I just read with interest Zachary Sniderman’s Mashable post about homeless people in New York City tweeting via an initiative called Underheard in New York, a neat idea brought to life by three interns at BBH New York.
It got me thinking about how journalists and news organizations use social media in their storytelling: They tend to keep the keys.
What I mean by this is that journalists using social media usually treat it as a tool to spread and source their stories. But ultimately, they don’t hand any level of access—the keys, so to speak—over to their sources.
For example, in the same vein as Underheard in NY, a reporter covering homelessness could distribute to their primary sources cheap prepaid cellphones and teach them how to tweet their story. Suddenly, the source has been given the platform and knowledge to share their own experiences. These tweets could be curated in a way that gives them more exposure and helps the storytellers gain a following.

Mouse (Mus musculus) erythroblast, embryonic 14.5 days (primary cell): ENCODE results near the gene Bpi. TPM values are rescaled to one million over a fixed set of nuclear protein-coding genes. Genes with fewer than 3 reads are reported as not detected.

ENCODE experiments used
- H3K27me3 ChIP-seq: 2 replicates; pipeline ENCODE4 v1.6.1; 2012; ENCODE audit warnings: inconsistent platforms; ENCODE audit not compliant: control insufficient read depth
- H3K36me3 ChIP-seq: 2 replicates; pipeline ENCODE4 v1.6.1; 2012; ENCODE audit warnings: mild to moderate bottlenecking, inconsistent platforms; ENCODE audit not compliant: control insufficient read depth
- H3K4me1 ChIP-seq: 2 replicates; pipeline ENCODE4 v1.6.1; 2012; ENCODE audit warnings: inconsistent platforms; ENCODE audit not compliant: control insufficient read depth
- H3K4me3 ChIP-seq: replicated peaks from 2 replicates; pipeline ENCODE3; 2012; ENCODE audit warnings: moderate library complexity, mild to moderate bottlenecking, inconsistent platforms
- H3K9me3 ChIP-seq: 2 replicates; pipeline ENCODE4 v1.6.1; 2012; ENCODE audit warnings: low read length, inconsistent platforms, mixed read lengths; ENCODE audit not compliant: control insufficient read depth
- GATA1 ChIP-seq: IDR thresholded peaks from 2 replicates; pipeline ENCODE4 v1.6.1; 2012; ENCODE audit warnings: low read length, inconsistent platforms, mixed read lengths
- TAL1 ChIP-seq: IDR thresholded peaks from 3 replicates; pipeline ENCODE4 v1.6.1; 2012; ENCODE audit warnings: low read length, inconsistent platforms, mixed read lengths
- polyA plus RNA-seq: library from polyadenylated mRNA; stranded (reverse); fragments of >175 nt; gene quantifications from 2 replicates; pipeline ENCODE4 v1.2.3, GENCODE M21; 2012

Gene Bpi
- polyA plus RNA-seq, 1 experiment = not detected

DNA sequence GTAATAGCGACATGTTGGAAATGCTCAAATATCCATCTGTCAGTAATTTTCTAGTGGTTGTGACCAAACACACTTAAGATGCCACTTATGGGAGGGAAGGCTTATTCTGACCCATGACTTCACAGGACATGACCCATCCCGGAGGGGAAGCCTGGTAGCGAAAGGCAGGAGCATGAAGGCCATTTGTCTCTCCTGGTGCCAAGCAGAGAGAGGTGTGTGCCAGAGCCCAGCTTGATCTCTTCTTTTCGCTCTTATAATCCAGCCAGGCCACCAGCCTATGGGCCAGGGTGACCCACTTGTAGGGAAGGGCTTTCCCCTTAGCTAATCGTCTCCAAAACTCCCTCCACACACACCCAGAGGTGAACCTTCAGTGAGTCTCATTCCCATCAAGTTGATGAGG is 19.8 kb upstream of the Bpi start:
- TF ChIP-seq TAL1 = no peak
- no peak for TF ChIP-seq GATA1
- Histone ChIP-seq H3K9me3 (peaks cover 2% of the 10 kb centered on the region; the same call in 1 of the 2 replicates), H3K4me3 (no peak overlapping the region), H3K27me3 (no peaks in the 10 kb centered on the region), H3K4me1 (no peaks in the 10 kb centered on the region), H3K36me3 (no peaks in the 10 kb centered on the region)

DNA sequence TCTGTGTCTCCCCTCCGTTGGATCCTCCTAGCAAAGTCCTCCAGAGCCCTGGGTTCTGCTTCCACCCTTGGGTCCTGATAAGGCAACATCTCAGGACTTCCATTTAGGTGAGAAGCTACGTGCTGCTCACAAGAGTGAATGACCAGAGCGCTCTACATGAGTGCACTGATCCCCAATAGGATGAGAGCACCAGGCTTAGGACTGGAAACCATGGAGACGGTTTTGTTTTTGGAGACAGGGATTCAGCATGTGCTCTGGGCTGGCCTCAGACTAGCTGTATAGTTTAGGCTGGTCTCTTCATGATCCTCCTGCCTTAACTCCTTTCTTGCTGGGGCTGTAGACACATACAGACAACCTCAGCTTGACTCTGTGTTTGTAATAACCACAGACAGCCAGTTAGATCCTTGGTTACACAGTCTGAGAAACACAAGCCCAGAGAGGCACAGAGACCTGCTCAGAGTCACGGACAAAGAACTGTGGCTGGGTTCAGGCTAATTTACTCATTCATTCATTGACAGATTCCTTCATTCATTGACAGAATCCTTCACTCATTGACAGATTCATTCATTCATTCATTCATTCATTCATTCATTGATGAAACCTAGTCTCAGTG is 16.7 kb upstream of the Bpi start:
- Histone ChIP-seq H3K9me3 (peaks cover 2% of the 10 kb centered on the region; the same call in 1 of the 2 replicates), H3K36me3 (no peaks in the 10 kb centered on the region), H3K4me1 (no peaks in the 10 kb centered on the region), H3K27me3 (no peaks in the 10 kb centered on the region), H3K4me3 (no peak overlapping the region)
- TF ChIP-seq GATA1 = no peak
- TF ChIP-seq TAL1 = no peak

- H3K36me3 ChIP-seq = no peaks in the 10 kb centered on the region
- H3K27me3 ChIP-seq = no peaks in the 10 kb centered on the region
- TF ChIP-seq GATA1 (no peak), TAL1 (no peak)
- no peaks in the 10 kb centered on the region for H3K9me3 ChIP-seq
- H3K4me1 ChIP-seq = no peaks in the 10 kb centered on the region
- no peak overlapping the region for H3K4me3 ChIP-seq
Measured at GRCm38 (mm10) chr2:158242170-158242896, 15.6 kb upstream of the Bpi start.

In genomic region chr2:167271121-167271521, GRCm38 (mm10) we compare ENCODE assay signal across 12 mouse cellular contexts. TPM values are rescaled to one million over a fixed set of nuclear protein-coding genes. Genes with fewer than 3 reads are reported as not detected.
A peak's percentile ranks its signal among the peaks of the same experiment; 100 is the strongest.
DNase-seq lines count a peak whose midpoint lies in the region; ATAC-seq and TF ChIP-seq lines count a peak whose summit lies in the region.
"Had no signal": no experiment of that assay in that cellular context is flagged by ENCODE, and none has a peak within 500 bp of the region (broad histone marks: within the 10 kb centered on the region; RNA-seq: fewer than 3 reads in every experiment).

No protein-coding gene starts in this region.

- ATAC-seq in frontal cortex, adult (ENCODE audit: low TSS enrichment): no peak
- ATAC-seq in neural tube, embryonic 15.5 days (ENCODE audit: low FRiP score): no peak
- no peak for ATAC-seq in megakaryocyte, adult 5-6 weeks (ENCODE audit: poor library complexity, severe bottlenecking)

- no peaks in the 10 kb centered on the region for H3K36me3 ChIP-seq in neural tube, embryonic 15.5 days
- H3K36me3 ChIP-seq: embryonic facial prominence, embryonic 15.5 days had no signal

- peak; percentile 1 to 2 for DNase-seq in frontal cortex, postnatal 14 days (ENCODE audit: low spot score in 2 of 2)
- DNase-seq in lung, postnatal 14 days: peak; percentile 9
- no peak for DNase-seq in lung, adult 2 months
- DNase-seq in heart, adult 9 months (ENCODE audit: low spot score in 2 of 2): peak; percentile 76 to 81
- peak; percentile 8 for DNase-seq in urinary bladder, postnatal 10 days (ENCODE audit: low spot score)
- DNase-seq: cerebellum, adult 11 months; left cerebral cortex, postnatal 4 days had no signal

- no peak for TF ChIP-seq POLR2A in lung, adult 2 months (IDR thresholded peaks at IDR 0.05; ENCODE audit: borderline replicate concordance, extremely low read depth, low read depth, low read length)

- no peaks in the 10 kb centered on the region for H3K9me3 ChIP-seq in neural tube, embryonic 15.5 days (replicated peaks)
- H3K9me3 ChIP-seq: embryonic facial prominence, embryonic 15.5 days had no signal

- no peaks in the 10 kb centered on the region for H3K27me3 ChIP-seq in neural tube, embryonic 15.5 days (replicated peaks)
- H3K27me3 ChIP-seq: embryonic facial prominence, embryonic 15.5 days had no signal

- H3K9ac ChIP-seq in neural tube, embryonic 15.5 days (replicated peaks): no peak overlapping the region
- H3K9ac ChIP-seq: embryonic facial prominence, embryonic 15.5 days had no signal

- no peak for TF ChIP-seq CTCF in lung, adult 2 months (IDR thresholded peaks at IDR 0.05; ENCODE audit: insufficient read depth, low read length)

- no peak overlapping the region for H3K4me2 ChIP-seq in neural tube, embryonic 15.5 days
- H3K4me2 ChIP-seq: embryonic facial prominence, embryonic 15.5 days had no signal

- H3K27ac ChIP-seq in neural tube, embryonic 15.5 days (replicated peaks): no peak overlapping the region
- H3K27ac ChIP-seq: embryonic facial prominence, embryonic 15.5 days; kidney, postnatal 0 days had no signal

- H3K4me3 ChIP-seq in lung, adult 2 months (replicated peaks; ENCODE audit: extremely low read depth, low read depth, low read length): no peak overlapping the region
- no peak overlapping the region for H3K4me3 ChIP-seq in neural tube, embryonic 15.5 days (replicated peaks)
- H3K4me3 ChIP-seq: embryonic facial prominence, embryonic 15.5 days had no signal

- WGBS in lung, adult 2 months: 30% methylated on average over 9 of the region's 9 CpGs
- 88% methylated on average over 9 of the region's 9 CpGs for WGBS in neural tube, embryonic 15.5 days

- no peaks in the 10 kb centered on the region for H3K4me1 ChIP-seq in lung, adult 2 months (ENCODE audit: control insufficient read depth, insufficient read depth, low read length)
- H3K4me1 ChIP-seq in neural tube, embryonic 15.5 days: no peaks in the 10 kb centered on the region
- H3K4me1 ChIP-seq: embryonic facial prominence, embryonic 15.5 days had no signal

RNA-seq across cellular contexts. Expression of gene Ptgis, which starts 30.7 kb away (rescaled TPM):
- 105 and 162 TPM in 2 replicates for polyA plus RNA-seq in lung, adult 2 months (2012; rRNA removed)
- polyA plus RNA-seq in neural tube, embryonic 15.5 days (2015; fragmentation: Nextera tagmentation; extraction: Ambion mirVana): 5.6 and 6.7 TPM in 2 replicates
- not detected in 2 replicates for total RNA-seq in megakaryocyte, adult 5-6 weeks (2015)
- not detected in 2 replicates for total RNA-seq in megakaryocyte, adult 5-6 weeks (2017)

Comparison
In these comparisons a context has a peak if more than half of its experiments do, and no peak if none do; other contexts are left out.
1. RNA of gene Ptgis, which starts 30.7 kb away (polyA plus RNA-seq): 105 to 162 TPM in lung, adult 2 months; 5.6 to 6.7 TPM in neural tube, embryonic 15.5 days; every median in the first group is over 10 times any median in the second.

To take it one step further—what if a reporter were to give a source in a human interest or community-oriented series the keys to their Twitter account for a day? Or access to a blog on their news website?
I know, it’s risky; I can hear my old journalism professors groaning with concern. Journalists, so used to being the ones who carefully craft a story to be fair and informative, want to be the gatekeepers.
But wouldn’t access to a Twitter account, a camera or a blog be an excellent contribution to the rest of a news package (say an in-depth story with a video and photos), not to mention drive reader engagement to new levels?
Ultimately, news media are always trying to use social media to drive more traffic and build a wider reach (aka to try to crawl out of the red into the black).
With careful discretion, giving the keys to sources would be a more meaningful way to tell a story and make an impact in the lives of readers and storytellers.
I can think of at least one series in which my alma mater Seattle University was key in producing that while innovative, could have benefited from this approach.
I’d love to hear of any recent examples of a reporter or news outlet taking such an open social media approach, truly becoming storytelling enablers.
P.S. I can’t resist mentioning that Underheard in New York’s website is powered by WordPress.